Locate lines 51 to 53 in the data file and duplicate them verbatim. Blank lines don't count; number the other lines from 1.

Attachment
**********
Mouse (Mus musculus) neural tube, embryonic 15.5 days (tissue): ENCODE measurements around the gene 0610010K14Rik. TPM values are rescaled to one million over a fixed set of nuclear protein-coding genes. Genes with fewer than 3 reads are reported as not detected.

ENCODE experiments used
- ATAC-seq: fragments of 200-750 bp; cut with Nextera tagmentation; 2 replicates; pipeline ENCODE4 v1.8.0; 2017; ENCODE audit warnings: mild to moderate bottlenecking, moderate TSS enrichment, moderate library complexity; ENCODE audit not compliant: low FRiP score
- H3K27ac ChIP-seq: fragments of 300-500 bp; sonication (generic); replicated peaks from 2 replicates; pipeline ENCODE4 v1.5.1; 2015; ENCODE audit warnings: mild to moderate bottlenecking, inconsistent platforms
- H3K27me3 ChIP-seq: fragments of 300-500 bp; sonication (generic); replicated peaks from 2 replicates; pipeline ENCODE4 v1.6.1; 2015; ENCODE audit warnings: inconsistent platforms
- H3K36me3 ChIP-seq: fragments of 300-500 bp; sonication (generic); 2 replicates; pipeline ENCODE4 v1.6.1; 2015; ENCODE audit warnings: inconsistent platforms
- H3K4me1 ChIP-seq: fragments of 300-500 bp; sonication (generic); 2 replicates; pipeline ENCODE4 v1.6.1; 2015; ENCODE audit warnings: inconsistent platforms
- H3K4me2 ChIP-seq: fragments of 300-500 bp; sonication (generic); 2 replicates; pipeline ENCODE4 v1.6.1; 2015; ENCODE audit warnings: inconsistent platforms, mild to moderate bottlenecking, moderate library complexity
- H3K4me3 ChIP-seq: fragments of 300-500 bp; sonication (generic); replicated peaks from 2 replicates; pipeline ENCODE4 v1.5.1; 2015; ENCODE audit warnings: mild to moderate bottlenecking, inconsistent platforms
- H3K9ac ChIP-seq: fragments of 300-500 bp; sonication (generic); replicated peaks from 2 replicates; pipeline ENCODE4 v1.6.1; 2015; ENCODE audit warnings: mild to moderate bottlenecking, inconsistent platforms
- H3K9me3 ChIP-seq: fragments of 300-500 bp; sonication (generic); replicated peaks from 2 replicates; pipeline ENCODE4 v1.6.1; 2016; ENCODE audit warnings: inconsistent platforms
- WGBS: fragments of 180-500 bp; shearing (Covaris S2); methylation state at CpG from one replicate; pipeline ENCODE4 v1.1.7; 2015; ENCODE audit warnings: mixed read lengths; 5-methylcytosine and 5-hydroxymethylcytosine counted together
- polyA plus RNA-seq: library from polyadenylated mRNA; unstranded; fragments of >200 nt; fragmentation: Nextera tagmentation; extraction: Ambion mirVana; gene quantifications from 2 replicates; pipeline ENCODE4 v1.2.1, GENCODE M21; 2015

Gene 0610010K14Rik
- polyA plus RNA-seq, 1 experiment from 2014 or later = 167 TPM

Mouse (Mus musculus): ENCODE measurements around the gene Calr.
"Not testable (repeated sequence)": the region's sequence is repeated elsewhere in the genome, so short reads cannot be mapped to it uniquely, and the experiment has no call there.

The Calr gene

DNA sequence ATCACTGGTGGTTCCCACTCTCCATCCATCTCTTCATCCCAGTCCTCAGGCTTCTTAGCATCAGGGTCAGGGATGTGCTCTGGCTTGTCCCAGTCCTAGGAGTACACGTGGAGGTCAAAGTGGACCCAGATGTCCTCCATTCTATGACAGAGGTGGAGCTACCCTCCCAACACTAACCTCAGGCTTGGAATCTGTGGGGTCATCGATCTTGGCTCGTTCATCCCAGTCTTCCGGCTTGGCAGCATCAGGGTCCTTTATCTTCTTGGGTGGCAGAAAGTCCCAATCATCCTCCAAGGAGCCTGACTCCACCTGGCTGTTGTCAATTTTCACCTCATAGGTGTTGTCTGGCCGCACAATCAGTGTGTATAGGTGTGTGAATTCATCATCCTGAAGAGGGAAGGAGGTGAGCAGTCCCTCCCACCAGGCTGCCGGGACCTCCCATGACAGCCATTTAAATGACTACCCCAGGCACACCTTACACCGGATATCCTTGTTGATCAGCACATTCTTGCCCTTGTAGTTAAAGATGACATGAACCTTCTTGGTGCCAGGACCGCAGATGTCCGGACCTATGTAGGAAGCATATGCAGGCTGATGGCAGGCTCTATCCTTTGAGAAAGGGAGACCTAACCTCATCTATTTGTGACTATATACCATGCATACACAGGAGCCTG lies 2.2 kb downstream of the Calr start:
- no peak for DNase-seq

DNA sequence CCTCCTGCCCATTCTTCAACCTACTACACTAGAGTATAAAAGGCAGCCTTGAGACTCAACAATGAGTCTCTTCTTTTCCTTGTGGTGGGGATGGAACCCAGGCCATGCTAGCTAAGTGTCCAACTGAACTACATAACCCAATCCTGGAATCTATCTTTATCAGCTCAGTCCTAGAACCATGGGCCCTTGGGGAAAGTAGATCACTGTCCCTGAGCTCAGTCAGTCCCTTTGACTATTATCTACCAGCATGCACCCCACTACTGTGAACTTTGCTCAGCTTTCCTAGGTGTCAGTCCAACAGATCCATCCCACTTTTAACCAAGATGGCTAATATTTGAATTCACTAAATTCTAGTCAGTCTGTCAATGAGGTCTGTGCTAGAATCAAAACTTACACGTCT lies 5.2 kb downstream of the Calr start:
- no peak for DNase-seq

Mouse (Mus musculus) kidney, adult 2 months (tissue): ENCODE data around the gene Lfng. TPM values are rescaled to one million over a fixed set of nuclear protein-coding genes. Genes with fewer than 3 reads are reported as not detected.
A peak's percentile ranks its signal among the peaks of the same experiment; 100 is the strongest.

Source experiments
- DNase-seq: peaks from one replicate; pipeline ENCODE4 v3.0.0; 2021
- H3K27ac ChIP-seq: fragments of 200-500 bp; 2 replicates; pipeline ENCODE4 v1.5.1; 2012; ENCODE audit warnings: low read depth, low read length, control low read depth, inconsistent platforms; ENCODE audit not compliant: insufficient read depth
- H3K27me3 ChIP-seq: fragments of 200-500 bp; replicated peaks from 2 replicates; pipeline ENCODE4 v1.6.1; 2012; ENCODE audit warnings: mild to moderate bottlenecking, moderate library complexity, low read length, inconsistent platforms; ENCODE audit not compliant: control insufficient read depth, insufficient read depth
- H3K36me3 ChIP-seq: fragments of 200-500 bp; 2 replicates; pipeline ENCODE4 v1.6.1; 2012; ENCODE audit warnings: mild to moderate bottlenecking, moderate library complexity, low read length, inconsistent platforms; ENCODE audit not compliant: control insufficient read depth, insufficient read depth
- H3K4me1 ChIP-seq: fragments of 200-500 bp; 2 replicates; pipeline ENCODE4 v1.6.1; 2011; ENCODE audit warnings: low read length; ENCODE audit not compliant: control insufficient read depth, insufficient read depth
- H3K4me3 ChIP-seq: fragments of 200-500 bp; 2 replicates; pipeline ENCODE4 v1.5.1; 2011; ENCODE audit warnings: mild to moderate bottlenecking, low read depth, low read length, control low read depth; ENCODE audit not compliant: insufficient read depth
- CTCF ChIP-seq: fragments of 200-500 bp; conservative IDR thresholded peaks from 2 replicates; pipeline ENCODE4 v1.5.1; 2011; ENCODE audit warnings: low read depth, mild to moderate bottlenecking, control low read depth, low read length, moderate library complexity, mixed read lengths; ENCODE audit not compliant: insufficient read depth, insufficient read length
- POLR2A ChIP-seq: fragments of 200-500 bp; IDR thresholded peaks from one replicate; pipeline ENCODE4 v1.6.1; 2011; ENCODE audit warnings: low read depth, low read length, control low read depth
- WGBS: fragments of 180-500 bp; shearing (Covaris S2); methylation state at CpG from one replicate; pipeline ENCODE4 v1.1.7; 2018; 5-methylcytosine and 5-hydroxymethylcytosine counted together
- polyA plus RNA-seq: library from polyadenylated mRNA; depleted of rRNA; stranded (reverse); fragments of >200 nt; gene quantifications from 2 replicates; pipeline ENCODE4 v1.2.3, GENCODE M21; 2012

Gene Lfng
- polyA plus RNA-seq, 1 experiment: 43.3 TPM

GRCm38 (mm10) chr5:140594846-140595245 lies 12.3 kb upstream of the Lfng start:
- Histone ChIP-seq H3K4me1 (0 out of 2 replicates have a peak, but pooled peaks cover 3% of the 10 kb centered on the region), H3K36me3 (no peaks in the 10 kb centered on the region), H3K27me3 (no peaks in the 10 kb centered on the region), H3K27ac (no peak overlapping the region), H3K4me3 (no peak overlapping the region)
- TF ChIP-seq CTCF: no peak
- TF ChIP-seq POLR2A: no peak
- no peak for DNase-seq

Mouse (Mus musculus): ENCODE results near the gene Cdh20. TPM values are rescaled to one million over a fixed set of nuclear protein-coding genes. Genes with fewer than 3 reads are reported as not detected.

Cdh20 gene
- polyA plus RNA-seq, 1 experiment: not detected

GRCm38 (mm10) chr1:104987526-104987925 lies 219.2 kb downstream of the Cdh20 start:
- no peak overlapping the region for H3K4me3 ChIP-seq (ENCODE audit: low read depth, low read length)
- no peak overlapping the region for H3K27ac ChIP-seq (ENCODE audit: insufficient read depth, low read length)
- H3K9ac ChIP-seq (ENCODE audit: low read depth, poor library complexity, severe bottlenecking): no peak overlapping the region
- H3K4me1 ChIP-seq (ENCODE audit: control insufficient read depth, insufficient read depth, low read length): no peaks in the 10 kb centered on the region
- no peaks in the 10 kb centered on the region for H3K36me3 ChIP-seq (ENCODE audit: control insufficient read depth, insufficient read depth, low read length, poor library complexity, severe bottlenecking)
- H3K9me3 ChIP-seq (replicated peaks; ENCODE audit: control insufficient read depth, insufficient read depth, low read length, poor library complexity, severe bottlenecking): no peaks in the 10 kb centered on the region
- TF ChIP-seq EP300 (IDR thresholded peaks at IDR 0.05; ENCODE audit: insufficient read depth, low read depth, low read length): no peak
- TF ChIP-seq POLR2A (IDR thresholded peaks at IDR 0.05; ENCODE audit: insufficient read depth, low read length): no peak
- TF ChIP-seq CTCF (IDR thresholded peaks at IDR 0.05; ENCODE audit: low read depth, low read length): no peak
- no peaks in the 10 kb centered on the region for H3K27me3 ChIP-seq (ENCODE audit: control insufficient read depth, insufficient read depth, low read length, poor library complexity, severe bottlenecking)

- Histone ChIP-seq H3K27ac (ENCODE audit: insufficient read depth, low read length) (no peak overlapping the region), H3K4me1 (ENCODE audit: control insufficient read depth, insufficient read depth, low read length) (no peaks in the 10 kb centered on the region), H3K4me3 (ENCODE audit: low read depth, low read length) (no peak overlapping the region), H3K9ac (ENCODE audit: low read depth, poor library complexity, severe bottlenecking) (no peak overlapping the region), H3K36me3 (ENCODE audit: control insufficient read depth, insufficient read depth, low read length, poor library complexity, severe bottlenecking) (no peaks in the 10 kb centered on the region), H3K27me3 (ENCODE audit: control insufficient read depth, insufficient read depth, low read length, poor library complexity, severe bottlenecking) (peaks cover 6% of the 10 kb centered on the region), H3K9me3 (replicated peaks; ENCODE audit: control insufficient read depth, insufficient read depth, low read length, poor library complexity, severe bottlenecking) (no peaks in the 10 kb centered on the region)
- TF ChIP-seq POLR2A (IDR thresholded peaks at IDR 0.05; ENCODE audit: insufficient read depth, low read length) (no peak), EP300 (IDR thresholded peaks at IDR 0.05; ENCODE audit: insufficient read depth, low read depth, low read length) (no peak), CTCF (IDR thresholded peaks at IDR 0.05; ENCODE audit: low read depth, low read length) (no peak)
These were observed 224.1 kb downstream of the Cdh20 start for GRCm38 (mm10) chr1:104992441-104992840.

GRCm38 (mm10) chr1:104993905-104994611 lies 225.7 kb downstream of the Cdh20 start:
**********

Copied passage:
- no peaks in the 10 kb centered on the region for H3K36me3 ChIP-seq (ENCODE audit: control insufficient read depth, insufficient read depth, low read length, poor library complexity, severe bottlenecking)
- H3K9me3 ChIP-seq (replicated peaks; ENCODE audit: control insufficient read depth, insufficient read depth, low read length, poor library complexity, severe bottlenecking): no peaks in the 10 kb centered on the region
- TF ChIP-seq EP300 (IDR thresholded peaks at IDR 0.05; ENCODE audit: insufficient read depth, low read depth, low read length): no peak